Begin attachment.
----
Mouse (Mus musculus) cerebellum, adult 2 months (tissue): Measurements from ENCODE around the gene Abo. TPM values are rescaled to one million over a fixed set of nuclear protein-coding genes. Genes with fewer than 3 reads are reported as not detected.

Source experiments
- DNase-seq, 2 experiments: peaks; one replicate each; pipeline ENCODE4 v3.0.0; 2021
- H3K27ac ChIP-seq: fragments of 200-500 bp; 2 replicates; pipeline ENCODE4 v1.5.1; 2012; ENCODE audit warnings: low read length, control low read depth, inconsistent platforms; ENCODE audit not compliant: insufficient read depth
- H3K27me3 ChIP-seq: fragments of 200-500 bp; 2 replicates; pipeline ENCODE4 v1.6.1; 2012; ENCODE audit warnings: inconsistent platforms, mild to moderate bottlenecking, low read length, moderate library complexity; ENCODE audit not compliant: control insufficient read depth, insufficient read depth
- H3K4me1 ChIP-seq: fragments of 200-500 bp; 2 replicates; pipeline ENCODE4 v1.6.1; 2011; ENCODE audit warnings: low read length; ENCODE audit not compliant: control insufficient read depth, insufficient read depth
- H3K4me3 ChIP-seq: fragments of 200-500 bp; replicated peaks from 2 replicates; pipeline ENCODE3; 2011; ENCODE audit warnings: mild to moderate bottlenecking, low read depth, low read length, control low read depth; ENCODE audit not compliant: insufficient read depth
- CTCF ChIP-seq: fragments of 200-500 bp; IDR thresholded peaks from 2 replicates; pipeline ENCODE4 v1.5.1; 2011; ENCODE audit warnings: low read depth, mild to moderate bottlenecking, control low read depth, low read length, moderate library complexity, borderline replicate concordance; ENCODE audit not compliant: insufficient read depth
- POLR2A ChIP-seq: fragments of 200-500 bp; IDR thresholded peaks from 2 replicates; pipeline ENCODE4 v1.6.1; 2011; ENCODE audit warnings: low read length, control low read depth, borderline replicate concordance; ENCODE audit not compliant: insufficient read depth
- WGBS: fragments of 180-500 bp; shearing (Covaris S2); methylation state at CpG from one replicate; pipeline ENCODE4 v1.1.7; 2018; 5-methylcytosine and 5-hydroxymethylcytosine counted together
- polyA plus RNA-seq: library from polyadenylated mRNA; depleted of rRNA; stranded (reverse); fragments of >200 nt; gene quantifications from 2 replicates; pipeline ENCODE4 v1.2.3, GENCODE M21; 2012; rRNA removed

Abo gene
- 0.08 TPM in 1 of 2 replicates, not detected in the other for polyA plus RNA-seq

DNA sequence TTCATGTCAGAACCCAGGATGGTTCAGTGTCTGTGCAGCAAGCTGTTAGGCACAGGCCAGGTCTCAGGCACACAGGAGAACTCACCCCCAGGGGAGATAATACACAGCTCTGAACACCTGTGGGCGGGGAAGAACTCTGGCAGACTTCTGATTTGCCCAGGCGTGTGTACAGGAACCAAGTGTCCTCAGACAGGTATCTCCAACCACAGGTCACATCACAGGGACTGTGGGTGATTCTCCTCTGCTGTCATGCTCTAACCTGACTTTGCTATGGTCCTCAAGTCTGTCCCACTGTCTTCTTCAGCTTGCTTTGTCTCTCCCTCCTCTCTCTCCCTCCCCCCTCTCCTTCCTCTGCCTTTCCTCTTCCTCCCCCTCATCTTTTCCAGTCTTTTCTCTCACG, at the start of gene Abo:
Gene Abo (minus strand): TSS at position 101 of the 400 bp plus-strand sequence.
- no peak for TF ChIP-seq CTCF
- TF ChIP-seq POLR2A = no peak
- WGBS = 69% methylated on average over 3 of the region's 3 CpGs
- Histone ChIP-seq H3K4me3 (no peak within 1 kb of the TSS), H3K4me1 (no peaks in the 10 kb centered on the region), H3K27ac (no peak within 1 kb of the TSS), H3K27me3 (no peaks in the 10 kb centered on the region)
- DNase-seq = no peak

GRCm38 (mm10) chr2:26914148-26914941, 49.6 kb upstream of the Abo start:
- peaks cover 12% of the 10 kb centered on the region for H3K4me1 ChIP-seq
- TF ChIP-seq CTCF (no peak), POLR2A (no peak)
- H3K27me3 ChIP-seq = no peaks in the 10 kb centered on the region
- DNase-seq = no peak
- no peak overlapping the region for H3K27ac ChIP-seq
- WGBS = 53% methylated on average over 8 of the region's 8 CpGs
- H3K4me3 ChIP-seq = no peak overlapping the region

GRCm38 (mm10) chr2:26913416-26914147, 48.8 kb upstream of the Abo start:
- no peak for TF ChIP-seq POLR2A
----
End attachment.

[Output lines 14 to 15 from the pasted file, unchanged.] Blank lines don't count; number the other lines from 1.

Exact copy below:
DNA sequence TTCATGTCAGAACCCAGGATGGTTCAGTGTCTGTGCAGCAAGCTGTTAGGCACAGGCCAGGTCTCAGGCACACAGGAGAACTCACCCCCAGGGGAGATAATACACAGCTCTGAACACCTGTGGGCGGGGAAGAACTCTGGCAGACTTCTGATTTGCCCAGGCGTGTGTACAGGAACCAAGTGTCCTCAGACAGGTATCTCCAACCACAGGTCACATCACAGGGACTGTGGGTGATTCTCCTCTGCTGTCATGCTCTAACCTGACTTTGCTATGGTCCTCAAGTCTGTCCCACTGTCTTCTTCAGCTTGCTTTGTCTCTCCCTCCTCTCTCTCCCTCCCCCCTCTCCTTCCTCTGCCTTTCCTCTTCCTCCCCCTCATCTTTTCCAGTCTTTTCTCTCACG, at the start of gene Abo:
Gene Abo (minus strand): TSS at position 101 of the 400 bp plus-strand sequence.